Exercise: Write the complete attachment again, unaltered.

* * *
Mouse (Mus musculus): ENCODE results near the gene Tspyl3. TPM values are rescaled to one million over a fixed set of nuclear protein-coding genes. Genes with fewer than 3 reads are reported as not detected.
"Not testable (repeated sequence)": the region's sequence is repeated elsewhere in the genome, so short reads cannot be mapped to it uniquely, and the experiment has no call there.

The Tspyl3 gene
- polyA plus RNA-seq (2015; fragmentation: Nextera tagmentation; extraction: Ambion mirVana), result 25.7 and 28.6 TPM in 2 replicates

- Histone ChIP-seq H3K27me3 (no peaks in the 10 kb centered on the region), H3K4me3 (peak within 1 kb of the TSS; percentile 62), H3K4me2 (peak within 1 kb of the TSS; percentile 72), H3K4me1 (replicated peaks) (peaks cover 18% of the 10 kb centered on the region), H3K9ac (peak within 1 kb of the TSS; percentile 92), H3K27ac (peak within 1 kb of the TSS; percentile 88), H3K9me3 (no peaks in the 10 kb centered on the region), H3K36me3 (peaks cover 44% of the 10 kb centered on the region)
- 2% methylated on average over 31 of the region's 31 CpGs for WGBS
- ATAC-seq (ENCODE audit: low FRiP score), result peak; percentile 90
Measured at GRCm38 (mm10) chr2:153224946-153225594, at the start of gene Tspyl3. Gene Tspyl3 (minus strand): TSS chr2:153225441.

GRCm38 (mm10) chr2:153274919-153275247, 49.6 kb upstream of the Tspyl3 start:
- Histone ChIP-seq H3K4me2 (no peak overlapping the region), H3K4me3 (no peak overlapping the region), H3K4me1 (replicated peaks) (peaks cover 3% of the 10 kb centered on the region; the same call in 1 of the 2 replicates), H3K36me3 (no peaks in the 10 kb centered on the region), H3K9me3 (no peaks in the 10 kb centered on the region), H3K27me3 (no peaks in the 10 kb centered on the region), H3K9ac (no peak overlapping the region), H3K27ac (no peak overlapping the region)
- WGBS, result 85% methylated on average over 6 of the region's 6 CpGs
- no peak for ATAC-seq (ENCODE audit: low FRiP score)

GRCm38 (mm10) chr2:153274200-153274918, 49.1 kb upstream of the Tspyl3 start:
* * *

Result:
Mouse (Mus musculus): ENCODE results near the gene Tspyl3. TPM values are rescaled to one million over a fixed set of nuclear protein-coding genes. Genes with fewer than 3 reads are reported as not detected.
"Not testable (repeated sequence)": the region's sequence is repeated elsewhere in the genome, so short reads cannot be mapped to it uniquely, and the experiment has no call there.

The Tspyl3 gene
- polyA plus RNA-seq (2015; fragmentation: Nextera tagmentation; extraction: Ambion mirVana), result 25.7 and 28.6 TPM in 2 replicates

- Histone ChIP-seq H3K27me3 (no peaks in the 10 kb centered on the region), H3K4me3 (peak within 1 kb of the TSS; percentile 62), H3K4me2 (peak within 1 kb of the TSS; percentile 72), H3K4me1 (replicated peaks) (peaks cover 18% of the 10 kb centered on the region), H3K9ac (peak within 1 kb of the TSS; percentile 92), H3K27ac (peak within 1 kb of the TSS; percentile 88), H3K9me3 (no peaks in the 10 kb centered on the region), H3K36me3 (peaks cover 44% of the 10 kb centered on the region)
- 2% methylated on average over 31 of the region's 31 CpGs for WGBS
- ATAC-seq (ENCODE audit: low FRiP score), result peak; percentile 90
Measured at GRCm38 (mm10) chr2:153224946-153225594, at the start of gene Tspyl3. Gene Tspyl3 (minus strand): TSS chr2:153225441.

GRCm38 (mm10) chr2:153274919-153275247, 49.6 kb upstream of the Tspyl3 start:
- Histone ChIP-seq H3K4me2 (no peak overlapping the region), H3K4me3 (no peak overlapping the region), H3K4me1 (replicated peaks) (peaks cover 3% of the 10 kb centered on the region; the same call in 1 of the 2 replicates), H3K36me3 (no peaks in the 10 kb centered on the region), H3K9me3 (no peaks in the 10 kb centered on the region), H3K27me3 (no peaks in the 10 kb centered on the region), H3K9ac (no peak overlapping the region), H3K27ac (no peak overlapping the region)
- WGBS, result 85% methylated on average over 6 of the region's 6 CpGs
- no peak for ATAC-seq (ENCODE audit: low FRiP score)

GRCm38 (mm10) chr2:153274200-153274918, 49.1 kb upstream of the Tspyl3 start: